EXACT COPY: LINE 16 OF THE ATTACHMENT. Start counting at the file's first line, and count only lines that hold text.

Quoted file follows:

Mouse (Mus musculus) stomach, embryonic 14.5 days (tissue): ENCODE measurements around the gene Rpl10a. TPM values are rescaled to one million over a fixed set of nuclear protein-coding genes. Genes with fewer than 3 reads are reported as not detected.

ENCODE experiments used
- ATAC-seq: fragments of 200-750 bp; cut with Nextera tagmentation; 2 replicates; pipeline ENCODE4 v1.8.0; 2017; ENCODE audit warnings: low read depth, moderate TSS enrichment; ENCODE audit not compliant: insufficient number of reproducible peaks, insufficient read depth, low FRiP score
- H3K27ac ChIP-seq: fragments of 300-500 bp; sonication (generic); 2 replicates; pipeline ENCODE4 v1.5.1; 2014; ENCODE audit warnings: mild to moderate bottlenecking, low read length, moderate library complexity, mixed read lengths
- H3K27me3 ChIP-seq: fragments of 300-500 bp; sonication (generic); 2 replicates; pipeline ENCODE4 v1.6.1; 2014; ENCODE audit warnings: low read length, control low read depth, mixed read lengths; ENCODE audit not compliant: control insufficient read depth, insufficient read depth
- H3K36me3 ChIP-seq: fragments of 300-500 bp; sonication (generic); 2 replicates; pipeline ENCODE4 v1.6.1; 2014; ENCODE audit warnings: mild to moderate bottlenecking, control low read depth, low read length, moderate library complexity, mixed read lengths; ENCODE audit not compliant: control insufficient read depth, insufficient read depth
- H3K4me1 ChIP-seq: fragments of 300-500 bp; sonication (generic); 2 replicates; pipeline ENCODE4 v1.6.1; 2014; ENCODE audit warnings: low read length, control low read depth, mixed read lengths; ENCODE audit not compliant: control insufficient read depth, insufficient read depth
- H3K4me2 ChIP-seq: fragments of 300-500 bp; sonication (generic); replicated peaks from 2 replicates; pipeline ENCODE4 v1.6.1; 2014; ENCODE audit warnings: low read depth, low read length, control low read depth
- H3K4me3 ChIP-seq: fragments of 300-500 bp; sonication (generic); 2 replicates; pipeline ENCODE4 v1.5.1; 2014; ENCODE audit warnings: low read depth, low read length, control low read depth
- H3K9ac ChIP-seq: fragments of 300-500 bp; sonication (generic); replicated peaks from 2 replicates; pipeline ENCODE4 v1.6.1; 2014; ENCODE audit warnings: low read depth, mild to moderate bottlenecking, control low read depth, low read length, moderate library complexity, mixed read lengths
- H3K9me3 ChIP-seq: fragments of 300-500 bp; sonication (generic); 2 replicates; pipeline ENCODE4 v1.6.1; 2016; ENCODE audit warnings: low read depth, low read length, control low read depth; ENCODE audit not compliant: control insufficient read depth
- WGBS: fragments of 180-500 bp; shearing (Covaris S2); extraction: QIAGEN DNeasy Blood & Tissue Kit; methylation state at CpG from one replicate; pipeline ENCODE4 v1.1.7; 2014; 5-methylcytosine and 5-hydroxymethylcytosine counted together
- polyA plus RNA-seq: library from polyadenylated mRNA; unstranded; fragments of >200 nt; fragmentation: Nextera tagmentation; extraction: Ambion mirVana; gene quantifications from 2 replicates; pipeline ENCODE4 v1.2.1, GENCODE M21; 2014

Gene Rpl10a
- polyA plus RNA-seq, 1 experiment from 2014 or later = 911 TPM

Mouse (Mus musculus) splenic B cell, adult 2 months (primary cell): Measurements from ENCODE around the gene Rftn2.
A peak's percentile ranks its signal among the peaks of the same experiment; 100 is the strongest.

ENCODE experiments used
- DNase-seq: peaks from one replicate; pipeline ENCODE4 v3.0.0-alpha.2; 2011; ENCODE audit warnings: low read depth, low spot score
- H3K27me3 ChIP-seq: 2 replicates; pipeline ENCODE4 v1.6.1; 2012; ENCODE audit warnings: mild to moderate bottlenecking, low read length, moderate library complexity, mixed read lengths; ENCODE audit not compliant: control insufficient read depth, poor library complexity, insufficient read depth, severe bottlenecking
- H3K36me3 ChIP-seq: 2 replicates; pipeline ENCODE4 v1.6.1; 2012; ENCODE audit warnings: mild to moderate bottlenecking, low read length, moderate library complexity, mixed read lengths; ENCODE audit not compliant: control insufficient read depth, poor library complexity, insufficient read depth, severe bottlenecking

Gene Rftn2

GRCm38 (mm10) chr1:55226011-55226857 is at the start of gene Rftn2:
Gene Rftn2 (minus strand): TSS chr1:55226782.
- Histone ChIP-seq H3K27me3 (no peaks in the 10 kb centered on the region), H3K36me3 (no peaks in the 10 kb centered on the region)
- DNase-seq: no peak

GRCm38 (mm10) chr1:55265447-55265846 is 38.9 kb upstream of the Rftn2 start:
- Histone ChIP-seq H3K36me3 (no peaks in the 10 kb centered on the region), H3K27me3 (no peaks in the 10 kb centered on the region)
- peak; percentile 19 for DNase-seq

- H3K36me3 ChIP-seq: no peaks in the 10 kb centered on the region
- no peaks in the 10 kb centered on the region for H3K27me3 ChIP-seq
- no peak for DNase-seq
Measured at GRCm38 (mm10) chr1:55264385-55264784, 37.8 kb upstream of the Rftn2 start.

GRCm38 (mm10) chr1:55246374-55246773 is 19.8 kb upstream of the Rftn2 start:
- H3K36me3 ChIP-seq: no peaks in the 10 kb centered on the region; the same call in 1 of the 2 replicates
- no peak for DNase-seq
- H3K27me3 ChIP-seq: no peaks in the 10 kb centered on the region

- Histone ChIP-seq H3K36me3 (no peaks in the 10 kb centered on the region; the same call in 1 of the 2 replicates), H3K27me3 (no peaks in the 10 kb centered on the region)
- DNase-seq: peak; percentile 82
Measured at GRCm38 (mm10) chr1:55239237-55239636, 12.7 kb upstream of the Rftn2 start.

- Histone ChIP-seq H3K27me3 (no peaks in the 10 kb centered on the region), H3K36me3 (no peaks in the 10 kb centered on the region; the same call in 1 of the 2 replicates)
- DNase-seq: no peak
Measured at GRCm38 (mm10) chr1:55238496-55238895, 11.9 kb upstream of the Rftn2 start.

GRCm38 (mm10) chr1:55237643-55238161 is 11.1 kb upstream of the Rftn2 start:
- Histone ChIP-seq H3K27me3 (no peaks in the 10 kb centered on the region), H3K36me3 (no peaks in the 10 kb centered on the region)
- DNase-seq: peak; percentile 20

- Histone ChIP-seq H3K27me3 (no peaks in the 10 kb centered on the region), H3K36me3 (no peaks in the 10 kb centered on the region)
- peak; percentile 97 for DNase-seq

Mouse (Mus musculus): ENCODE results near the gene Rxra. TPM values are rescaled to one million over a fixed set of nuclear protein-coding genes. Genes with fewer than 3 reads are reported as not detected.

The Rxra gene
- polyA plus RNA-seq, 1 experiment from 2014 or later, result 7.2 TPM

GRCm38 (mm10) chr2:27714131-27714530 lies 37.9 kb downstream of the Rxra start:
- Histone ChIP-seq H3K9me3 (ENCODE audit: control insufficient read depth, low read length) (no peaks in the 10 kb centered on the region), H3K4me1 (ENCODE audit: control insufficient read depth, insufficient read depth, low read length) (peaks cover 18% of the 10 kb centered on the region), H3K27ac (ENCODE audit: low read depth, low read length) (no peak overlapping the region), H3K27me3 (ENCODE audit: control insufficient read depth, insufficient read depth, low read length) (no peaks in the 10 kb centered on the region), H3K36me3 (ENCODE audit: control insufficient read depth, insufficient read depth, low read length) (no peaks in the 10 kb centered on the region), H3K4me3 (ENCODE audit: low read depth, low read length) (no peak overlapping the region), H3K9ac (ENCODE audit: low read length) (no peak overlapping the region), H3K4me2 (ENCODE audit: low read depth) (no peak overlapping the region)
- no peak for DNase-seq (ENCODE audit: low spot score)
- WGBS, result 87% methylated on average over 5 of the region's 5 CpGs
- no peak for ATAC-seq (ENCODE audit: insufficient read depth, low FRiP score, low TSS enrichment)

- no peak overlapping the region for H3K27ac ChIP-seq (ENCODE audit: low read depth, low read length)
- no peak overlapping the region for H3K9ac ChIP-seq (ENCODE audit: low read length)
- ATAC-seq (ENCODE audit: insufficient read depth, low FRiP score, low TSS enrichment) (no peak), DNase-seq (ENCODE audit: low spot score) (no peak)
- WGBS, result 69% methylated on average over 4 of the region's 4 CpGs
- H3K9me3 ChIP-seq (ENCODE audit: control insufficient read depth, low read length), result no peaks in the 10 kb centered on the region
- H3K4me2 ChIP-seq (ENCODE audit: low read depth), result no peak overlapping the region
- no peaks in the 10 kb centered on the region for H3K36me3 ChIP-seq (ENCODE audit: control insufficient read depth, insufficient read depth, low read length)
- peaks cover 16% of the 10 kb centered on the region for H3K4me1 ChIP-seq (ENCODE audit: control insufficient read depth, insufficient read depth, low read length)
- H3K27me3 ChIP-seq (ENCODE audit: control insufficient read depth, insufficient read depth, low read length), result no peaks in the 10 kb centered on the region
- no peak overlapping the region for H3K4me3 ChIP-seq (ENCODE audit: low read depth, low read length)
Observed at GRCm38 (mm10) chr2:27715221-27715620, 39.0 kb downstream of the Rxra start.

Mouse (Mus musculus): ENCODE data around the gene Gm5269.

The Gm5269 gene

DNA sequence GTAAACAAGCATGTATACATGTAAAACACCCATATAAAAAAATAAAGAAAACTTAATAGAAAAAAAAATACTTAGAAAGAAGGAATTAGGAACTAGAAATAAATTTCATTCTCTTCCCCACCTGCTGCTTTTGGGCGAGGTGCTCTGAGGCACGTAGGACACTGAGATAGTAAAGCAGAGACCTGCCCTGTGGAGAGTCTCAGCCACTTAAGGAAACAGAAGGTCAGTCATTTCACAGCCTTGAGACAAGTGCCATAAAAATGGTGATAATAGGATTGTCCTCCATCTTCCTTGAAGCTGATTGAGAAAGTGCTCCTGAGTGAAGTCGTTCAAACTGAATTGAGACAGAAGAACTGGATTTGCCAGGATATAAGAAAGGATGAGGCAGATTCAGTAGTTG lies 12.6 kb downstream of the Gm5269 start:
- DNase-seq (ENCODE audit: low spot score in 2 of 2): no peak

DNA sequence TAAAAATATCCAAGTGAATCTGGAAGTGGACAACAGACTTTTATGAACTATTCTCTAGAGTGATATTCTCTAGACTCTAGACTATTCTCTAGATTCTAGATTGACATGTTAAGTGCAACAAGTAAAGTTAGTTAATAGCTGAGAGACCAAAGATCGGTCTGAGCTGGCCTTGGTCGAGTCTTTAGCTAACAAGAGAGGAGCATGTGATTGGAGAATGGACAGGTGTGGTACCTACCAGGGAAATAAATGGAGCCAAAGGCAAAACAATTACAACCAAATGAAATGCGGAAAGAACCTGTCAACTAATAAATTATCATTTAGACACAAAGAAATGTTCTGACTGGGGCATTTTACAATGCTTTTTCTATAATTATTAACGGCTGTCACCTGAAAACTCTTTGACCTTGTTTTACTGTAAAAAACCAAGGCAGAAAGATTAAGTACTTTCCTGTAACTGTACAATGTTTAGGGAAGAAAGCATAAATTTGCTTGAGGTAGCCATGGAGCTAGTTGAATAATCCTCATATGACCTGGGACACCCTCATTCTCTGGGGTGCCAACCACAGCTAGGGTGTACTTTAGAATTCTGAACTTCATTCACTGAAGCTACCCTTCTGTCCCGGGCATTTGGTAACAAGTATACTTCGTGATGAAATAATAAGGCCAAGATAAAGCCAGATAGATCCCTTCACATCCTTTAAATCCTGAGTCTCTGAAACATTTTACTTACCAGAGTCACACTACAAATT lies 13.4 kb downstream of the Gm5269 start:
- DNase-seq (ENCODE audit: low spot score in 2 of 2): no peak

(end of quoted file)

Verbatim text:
Mouse (Mus musculus) splenic B cell, adult 2 months (primary cell): Measurements from ENCODE around the gene Rftn2.